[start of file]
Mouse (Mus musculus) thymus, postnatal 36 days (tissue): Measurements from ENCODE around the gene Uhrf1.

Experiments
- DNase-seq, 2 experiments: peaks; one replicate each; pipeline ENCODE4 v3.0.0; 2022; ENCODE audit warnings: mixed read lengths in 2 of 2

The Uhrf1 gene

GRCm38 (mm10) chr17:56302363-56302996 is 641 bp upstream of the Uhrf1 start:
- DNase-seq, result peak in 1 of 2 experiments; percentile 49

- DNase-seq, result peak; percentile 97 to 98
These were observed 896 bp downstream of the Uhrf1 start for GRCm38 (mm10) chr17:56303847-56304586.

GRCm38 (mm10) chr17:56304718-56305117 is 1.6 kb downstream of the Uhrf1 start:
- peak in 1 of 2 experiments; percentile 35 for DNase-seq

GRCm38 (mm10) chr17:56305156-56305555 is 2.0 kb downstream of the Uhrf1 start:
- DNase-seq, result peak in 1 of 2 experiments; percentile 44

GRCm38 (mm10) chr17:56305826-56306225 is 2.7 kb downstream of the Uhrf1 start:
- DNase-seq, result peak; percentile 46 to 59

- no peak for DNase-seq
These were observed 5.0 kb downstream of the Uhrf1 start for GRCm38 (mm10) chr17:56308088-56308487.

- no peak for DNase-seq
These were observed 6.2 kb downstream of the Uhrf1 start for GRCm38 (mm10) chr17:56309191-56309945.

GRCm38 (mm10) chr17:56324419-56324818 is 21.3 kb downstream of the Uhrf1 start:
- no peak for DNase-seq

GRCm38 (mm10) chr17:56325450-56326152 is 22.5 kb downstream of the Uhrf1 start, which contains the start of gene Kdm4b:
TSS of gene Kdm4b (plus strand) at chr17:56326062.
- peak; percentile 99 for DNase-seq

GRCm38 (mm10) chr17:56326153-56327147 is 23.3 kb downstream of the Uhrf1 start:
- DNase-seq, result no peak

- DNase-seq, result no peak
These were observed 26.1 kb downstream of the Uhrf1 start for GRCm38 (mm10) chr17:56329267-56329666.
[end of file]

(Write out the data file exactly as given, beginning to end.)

Mouse (Mus musculus) thymus, postnatal 36 days (tissue): Measurements from ENCODE around the gene Uhrf1.

Experiments
- DNase-seq, 2 experiments: peaks; one replicate each; pipeline ENCODE4 v3.0.0; 2022; ENCODE audit warnings: mixed read lengths in 2 of 2

The Uhrf1 gene

GRCm38 (mm10) chr17:56302363-56302996 is 641 bp upstream of the Uhrf1 start:
- DNase-seq, result peak in 1 of 2 experiments; percentile 49

- DNase-seq, result peak; percentile 97 to 98
These were observed 896 bp downstream of the Uhrf1 start for GRCm38 (mm10) chr17:56303847-56304586.

GRCm38 (mm10) chr17:56304718-56305117 is 1.6 kb downstream of the Uhrf1 start:
- peak in 1 of 2 experiments; percentile 35 for DNase-seq

GRCm38 (mm10) chr17:56305156-56305555 is 2.0 kb downstream of the Uhrf1 start:
- DNase-seq, result peak in 1 of 2 experiments; percentile 44

GRCm38 (mm10) chr17:56305826-56306225 is 2.7 kb downstream of the Uhrf1 start:
- DNase-seq, result peak; percentile 46 to 59

- no peak for DNase-seq
These were observed 5.0 kb downstream of the Uhrf1 start for GRCm38 (mm10) chr17:56308088-56308487.

- no peak for DNase-seq
These were observed 6.2 kb downstream of the Uhrf1 start for GRCm38 (mm10) chr17:56309191-56309945.

GRCm38 (mm10) chr17:56324419-56324818 is 21.3 kb downstream of the Uhrf1 start:
- no peak for DNase-seq

GRCm38 (mm10) chr17:56325450-56326152 is 22.5 kb downstream of the Uhrf1 start, which contains the start of gene Kdm4b:
TSS of gene Kdm4b (plus strand) at chr17:56326062.
- peak; percentile 99 for DNase-seq

GRCm38 (mm10) chr17:56326153-56327147 is 23.3 kb downstream of the Uhrf1 start:
- DNase-seq, result no peak

- DNase-seq, result no peak
These were observed 26.1 kb downstream of the Uhrf1 start for GRCm38 (mm10) chr17:56329267-56329666.